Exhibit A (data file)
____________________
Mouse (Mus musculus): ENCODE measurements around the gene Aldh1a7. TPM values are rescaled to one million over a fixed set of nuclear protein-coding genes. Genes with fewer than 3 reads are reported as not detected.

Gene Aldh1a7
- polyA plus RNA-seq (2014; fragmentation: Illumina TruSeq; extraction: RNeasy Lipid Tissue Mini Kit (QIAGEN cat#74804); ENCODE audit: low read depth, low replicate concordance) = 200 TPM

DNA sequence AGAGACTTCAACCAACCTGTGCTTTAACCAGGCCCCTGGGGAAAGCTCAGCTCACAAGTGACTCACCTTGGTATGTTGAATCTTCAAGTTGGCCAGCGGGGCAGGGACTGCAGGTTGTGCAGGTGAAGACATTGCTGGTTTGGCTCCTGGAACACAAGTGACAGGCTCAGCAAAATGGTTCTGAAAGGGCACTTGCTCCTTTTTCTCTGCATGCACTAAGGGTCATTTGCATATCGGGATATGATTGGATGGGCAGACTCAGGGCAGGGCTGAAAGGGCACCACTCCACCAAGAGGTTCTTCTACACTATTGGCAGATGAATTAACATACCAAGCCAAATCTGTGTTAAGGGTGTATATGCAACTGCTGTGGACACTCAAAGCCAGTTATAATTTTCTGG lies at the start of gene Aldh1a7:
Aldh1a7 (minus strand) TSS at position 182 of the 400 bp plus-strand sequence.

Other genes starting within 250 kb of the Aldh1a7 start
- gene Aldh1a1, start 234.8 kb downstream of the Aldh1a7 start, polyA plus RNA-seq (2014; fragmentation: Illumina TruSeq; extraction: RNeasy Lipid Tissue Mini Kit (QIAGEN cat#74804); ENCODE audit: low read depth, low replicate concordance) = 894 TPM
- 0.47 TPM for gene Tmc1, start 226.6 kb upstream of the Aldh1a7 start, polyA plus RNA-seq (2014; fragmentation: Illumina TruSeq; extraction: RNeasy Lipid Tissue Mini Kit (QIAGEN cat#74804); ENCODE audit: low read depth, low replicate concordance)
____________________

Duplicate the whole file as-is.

Mouse (Mus musculus): ENCODE measurements around the gene Aldh1a7. TPM values are rescaled to one million over a fixed set of nuclear protein-coding genes. Genes with fewer than 3 reads are reported as not detected.

Gene Aldh1a7
- polyA plus RNA-seq (2014; fragmentation: Illumina TruSeq; extraction: RNeasy Lipid Tissue Mini Kit (QIAGEN cat#74804); ENCODE audit: low read depth, low replicate concordance) = 200 TPM

DNA sequence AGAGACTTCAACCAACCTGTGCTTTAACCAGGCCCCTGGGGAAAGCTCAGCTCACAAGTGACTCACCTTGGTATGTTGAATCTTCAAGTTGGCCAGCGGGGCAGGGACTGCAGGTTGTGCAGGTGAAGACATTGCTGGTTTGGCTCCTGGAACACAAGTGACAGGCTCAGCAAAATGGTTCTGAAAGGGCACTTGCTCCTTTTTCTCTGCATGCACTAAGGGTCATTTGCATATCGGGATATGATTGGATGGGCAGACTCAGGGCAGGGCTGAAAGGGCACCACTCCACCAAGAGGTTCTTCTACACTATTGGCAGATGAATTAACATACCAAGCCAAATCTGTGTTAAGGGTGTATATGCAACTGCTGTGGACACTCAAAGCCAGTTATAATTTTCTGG lies at the start of gene Aldh1a7:
Aldh1a7 (minus strand) TSS at position 182 of the 400 bp plus-strand sequence.

Other genes starting within 250 kb of the Aldh1a7 start
- gene Aldh1a1, start 234.8 kb downstream of the Aldh1a7 start, polyA plus RNA-seq (2014; fragmentation: Illumina TruSeq; extraction: RNeasy Lipid Tissue Mini Kit (QIAGEN cat#74804); ENCODE audit: low read depth, low replicate concordance) = 894 TPM
- 0.47 TPM for gene Tmc1, start 226.6 kb upstream of the Aldh1a7 start, polyA plus RNA-seq (2014; fragmentation: Illumina TruSeq; extraction: RNeasy Lipid Tissue Mini Kit (QIAGEN cat#74804); ENCODE audit: low read depth, low replicate concordance)